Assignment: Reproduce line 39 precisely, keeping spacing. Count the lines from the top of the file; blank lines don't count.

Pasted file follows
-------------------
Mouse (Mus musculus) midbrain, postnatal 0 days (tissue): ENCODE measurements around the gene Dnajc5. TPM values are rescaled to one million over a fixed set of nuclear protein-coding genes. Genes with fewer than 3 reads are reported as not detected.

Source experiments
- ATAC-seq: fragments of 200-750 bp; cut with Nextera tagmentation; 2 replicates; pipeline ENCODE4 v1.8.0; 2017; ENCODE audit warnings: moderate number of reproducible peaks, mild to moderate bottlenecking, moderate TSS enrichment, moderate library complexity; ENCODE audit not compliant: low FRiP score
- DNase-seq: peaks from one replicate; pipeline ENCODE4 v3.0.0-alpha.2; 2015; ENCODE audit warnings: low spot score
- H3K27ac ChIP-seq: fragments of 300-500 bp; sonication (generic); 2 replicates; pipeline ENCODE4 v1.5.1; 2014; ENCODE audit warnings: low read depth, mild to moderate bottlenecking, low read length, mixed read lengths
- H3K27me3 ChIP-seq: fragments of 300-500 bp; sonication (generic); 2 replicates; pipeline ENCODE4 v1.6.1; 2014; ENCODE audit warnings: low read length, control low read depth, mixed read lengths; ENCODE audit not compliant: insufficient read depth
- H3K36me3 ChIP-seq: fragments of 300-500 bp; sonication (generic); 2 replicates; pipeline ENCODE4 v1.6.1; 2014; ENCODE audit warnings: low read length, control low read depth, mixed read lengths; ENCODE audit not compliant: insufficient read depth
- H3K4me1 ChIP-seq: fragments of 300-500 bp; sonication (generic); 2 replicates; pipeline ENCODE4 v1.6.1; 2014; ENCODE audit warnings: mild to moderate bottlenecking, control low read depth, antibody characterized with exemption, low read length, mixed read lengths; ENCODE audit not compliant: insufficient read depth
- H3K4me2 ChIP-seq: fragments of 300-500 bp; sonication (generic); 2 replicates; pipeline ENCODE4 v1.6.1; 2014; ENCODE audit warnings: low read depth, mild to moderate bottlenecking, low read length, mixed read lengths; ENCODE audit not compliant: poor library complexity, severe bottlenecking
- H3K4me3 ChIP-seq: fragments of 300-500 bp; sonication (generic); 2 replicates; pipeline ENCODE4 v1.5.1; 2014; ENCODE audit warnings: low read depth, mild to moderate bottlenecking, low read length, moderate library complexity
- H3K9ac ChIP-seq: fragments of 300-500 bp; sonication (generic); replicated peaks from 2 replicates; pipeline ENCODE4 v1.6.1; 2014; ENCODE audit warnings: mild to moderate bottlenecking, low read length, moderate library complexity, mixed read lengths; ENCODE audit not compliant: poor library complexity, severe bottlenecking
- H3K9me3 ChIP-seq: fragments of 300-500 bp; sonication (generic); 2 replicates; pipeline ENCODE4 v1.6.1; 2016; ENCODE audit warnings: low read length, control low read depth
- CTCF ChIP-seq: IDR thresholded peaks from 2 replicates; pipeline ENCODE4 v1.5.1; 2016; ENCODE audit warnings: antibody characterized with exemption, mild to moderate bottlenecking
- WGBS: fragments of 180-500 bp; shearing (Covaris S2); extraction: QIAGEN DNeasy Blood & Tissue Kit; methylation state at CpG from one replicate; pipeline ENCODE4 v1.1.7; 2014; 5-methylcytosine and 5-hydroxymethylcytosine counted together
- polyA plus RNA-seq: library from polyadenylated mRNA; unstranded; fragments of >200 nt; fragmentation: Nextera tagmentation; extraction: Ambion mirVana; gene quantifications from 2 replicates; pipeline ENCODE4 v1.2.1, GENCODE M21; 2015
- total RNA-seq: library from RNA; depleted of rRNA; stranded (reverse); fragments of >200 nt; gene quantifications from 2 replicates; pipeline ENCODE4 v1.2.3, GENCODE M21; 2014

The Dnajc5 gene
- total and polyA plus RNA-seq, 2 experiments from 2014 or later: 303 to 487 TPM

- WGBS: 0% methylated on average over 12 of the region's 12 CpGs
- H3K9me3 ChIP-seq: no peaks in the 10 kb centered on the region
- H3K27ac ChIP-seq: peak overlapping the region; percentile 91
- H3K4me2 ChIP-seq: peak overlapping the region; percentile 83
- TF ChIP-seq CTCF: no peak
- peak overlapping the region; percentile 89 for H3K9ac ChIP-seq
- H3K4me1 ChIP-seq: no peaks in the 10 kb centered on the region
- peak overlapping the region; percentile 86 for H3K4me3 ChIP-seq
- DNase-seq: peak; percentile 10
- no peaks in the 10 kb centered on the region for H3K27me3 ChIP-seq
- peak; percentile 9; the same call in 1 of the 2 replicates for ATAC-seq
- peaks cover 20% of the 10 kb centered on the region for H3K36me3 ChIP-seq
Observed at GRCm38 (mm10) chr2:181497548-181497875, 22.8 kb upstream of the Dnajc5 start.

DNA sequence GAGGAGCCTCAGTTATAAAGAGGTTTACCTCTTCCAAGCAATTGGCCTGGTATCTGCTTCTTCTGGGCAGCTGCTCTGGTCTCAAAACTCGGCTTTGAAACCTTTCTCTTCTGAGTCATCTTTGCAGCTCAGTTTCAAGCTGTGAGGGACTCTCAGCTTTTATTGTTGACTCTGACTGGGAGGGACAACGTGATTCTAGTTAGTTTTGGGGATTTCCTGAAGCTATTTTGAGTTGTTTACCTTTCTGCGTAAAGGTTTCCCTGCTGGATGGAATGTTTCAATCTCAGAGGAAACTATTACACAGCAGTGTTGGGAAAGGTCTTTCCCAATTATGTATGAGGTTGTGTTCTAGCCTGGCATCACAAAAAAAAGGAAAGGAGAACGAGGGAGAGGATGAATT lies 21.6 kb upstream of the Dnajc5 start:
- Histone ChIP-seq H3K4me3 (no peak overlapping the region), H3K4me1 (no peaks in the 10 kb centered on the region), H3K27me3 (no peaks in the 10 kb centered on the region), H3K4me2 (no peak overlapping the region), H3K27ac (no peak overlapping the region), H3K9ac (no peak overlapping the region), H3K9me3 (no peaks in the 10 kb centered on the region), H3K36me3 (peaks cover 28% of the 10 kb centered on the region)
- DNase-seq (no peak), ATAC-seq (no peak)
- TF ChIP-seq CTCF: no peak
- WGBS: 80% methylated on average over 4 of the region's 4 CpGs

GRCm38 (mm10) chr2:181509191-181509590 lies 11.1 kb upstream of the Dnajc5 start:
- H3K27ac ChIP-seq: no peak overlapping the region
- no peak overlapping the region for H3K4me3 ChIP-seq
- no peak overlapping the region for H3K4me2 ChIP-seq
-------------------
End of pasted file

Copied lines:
- no peak overlapping the region for H3K4me3 ChIP-seq